5. Jeanne Byington Said:

    PWW,

    I have known incredibly gifted artists, interior designers, photographers and while I agree with you that luck has something to do with it, sometimes artists won’t do some of the basic things necessary to give themselves opportunities to be discovered. I don’t blame them or point fingers, because often their quirkiness is what makes them creative and distinct. But if today, for example, they refuse to have a website, or if they participate in an event such as my client’s and they don’t submit an image so that it can be placed on the event website….they make it very difficult to be found [or for me to promote them or shine a spotlight on their work].

    I know an actor who gave up and supported his family with a marketing job in the insurance industry but he belongs to an excellent amateur group and satisfies his creative juices by going on stage and working like two dogs to learn his lines and practice in addition to his day job.

    It’s not easy.

  6. Jeanne Byington Said:

    Hank,

    A pefect example of what lengths an artist will take. Whew!

  7. Lucrezia Said:

    He’s right, but it takes 30 years to figure this out? Fine web site. Enjoyed.

  8. Jeanne Byington Said:

    Lucrezia,

    I’m sure it didn’t take him 30 years….that’s my fault for squeezing in his credentials for credibility as much as to make the point that in 30 years he’s seen so much that underscores and proves the point.

    Glad you like his website. He has a talented graphics person, Bo Eriksson. Did you look at the program? http://www.americanartmarketingnyc.com/media/NYC12_Show%20Guide.pdf

  9. Herb Nelson Said:

    I believe that as long as health permits no mind, including those of artists, ever stops functioning or creating. The question is what are the artists creating? One more tchotchke, or a masterpiece?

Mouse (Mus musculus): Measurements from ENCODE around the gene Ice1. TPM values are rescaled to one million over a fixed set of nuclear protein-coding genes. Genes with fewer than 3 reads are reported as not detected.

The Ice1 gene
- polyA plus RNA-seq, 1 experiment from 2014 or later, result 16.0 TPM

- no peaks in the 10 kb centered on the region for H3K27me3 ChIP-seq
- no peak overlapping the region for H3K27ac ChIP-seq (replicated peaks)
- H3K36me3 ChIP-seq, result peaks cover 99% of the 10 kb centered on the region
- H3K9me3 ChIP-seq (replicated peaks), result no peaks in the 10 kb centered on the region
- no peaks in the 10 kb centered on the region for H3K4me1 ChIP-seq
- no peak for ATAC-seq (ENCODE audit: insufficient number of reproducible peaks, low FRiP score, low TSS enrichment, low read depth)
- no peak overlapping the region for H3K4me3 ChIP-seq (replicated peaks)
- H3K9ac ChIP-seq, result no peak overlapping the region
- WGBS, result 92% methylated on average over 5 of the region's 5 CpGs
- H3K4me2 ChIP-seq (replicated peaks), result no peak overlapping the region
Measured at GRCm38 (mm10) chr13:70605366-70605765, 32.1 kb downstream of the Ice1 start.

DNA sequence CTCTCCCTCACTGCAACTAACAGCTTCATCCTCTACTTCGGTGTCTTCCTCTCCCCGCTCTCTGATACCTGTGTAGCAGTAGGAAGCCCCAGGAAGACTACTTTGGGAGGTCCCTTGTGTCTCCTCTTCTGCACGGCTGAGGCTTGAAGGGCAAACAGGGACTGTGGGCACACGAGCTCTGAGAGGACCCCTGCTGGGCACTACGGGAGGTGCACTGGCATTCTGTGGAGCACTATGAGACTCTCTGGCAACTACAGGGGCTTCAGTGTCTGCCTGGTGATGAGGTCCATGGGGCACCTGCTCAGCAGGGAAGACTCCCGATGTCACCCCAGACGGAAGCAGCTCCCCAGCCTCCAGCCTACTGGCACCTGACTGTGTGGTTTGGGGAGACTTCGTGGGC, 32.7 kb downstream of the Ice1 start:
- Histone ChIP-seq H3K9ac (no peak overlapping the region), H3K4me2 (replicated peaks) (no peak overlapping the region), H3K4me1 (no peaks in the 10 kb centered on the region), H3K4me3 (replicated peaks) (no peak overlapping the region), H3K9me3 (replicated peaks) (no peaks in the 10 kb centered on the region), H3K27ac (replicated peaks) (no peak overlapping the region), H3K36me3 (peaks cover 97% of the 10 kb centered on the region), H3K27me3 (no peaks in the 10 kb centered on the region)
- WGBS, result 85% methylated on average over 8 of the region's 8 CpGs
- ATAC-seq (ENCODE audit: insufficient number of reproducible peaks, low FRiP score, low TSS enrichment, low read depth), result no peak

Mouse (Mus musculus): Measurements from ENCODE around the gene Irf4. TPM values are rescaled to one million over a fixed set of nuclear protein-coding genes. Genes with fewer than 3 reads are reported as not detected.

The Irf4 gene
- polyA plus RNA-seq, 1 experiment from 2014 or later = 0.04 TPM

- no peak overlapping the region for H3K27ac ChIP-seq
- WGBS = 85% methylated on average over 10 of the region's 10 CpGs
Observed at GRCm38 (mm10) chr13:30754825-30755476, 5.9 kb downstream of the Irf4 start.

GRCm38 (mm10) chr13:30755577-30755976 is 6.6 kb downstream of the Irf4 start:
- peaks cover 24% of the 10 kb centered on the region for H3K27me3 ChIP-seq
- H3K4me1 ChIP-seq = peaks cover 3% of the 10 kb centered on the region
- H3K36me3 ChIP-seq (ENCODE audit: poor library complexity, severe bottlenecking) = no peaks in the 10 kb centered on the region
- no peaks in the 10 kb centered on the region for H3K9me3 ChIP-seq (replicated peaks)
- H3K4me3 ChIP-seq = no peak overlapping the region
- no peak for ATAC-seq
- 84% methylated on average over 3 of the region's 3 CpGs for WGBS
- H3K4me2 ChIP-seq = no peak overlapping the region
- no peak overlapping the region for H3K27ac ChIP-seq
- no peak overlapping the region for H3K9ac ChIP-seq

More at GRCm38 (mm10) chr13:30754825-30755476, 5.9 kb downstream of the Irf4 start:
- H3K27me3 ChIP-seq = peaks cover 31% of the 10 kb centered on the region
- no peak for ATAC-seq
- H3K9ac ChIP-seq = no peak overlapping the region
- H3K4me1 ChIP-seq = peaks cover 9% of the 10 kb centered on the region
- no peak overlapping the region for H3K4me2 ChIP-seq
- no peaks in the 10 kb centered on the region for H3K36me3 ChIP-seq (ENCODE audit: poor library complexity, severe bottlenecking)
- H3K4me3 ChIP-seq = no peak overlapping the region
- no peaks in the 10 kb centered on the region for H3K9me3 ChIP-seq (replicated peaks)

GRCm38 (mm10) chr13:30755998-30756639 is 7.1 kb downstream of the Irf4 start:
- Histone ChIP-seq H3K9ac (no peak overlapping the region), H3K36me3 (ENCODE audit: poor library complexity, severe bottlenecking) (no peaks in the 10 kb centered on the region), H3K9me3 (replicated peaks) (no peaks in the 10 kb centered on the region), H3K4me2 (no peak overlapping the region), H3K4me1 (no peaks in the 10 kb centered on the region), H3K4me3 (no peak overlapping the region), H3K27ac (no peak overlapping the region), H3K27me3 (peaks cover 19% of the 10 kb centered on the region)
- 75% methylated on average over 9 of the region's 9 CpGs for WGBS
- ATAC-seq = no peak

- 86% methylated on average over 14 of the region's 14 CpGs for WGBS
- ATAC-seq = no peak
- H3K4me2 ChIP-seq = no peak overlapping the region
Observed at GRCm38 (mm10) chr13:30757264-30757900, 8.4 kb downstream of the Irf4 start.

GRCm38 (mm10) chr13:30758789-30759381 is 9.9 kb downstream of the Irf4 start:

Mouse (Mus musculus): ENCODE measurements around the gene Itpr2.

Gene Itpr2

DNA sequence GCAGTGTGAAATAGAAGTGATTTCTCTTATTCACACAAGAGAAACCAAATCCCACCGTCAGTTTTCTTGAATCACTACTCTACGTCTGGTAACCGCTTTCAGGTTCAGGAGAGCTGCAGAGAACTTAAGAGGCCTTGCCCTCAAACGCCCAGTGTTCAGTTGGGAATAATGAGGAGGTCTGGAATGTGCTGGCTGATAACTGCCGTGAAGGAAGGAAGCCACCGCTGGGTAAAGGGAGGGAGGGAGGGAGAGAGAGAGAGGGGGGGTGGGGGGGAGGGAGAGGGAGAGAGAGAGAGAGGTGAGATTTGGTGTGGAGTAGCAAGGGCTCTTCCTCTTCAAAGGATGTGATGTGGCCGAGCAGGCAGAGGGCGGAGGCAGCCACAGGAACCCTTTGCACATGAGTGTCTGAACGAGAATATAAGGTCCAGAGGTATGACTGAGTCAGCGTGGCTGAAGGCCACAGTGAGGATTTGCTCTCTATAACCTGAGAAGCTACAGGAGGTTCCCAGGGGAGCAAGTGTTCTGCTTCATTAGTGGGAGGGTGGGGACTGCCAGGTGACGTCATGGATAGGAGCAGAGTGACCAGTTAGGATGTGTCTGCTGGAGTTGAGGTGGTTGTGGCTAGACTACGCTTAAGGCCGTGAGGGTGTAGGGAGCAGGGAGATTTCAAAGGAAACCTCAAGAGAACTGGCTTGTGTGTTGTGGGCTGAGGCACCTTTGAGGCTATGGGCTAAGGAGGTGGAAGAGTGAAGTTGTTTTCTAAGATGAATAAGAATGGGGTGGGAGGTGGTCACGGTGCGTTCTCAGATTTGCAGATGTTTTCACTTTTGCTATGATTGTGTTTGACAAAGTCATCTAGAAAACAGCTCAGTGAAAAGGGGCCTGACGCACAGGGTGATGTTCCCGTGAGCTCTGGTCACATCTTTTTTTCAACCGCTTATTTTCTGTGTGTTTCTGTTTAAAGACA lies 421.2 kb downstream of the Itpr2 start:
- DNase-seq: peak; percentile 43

At least in the West, over time the finest quality work appears during periods when there is a confluence of three factors: Money is plentiful to pay for creative work; interest in creativity is valued, fashionable and promoted by those in power, and economies, if conflicted, are expanding in their size and reach and complexity. Typical examples of such times would be 5th century B.C. Athens, 15th century Florence, !6th century Venice, early 17th Holland, and 19th century Paris.

    Most of the artists I’ve met don’t like going hungry. At some point they will trade their creativity in for cash. One I especially remember was the less talented (or less lucky) younger brother of a world famous modern artist, who my then wife hired to paint our downstairs decades ago. He was so doped up that he couldn’t even paint a straight line on a wall, far less than on a canvas. I had to hire a pro to come clean up the job after he didn’t show up for work one day. I often wondered what ever happened to the guy, but you still see his brother’s work everywhere.

  10. Jeanne Byington Said:

    Herb,

    You reminded me of dear friends of my parents. The husband was a talented portrait painter but he had a large family and not enough people wanted their portraits painted so that in between commissions, he, too, would paint houses. He painted just enough until the next portait job came along and would quit. He was not interested in lots of money and was very clever and handy so he didn’t have to hire people to do things around the house. My guess is that he did a great job on the homes he painted. Drugs were not his passion.

  11. Martha Takayama Said:

    As a private art dealer and subsequently long-time gallery director, it seems to me that passion for art and creativity are not necessarily adequate to sustain a career or a living in any economy.

    In a depressed economy, unfortunately, art, with the exception of consecrated and commercially validated masterpieces becomes much more difficult to sell. A concern with food, clothing, and shelter may not deter someone from considering himself or herself an artist, but it certainly can inhibit or prevent creation.

    The same is true for the potential collector or consumer.

    I understand and admire Richard Riobard’s enthusiasm and faith in the power and pleasure of artistic endeavors, but find it unrealistic to agree with him especially in times like the present.

  12. Jeanne Byington Said:

    Martha,

    I buy lotto tickets when the prize reaches the moon. I wonder if many artists today don’t hope to be discovered and make a pot of gold. So much new, nutty [in my opinion] art is bringing in more money than a lotto prize.

    Then again many artists don’t know how to market their work and there are so few galleries, such as yours, to help them do it and so many praying to be discovered by a gallery–the answer to an artist’s prayers I suspect.